[Sitting date: 21 June 2012. Volume:681;Page:3222. Text is incorporated into the Bound Volume.]
Hon MARYAN STREET (Labour) to the
Minister of Health: Has he received any reports or correspondence regarding the Community Pharmacy Services Agreement with District Health Boards and if he has, have they caused him any concern?
Hon JO GOODHEW (Associate Minister of Health) on behalf of the
Minister of Health: Yes, he has received a number of reports and letters. Many have generally been in favour of the new agreement, but there have been some concerns around the time frame and technical details. The district health boards have been in national discussions with the pharmacy sector for over 2 years to develop this new service model. The new model will provide an increased focus on high-needs patients to ensure the best outcomes for those most in need. This also makes better use of the pharmacists’ clinical expertise in medicines management.
Hon Maryan Street: Does the Minister consider the contract that the pharmacies have been offered to be ill-conceived, potentially dangerous, and rushed, as some pharmacists consider it to be; if not, why not?
Hon JO GOODHEW: No. In fact, there has been a consultation process of over 2 years, during which there has been wide support from the sector. I can tell you that it is a complex contract of 163 pages, and having first had 1 month of consultation back in March and April—there were 500 submissions, which all addressed the concerns of that contract—the contract was then sent out electronically to the pharmacists on 1 June, and individual PDFs were sent to the pharmacies concerned on 6 June and 7 June. So, no, I do not believe either that it is ill-conceived or that there are problems with that time frame.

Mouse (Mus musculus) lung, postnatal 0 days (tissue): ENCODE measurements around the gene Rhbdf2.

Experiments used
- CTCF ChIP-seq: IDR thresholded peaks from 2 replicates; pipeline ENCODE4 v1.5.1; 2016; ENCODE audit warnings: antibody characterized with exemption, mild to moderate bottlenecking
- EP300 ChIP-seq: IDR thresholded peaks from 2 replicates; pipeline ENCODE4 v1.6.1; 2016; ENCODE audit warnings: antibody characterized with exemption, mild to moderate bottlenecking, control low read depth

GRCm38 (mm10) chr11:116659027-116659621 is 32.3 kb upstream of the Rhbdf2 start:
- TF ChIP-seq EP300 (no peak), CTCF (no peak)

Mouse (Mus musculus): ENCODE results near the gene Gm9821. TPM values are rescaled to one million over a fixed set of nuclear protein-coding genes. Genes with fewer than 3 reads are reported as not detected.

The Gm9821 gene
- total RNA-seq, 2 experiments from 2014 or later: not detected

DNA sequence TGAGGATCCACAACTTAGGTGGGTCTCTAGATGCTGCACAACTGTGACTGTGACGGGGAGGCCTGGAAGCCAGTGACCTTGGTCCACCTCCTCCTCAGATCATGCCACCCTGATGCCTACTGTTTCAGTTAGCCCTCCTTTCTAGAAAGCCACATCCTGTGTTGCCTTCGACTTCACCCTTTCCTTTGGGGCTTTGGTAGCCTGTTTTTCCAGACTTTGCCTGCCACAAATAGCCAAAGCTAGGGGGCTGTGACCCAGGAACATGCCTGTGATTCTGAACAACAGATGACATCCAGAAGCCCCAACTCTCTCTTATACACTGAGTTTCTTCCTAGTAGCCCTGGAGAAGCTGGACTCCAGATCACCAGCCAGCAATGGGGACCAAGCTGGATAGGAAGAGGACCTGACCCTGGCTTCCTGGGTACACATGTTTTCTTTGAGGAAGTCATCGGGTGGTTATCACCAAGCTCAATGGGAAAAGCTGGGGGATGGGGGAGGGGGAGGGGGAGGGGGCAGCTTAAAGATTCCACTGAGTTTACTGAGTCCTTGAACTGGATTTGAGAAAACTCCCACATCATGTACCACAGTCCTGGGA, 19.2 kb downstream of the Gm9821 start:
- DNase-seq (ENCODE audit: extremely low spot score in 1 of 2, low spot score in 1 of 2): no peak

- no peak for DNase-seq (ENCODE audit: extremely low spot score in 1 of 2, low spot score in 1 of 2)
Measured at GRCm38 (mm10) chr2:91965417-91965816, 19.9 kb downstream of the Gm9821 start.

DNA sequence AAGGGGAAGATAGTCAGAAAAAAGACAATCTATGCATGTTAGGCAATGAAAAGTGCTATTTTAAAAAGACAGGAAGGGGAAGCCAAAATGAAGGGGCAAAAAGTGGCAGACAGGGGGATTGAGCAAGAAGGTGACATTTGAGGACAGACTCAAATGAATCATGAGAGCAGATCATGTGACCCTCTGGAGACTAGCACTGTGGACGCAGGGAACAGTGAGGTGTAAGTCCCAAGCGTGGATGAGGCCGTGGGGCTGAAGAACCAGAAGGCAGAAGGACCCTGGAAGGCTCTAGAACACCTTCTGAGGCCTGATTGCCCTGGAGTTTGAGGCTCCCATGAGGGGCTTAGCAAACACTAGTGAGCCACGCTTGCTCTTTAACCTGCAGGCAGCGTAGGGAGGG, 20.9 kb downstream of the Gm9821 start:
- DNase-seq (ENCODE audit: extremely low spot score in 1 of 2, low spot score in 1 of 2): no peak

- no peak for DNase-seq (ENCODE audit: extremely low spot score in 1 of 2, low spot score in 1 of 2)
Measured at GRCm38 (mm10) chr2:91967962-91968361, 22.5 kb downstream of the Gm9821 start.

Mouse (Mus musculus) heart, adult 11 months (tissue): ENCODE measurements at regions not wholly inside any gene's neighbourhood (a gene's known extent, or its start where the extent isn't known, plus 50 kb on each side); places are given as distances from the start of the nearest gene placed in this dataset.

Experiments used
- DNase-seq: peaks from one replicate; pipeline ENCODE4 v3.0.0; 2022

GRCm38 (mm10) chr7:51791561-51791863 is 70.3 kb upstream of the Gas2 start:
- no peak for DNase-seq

Hon Maryan Street: Would the Minister consider it appropriate for any service provider, including pharmacists, to sign up to a 166-page service contract they had seen only in the last week that does not specify the fee that they are to receive for their
service after 1 February next year; if not, will he call for a delay in the implementation of the contract until such time as pharmacists are clear about the professional and financial implications of the contract they are being offered?
Hon JO GOODHEW: The contracts, as I have already alluded to, were first sent out not 1 week ago but on 1 June, electronically. The hard copies of the contracts that will be signed have progressively been sent out to individual pharmacists since that time. The district health boards are working with the pharmacists individually to address any concerns they have about the financial implications of this contract to their pharmacy. But I would remind the member, yet again, that back from 26 March to 27 April this proposed contract was consulted on comprehensively. More than 500 submissions addressing the concerns of the pharmacists have been addressed. So, no, I would not agree with the member.
Hon Maryan Street: Is there any point at which he considers it useful as Minister to intervene in matters of this sort, which he would normally call operational decisions, or will he simply wait for the mistakes that the pharmacists are predicting to actually occur, and for somebody’s health to be jeopardised, before he takes an interest in this issue?
Hon JO GOODHEW: This Government is absolutely committed to this contract because we believe that it is better for pharmacists, and also for patients who have long-term conditions. The district health boards are working with individual pharmacies around the concerns. But this has been not just over the last few weeks; I will say again that this has been over quite a long period of more than 2 years spent developing this contract, and 500 submissions have been addressed, as well. I am sure the district health boards will continue to engage with the pharmacists in sorting through any of the issues that concern them.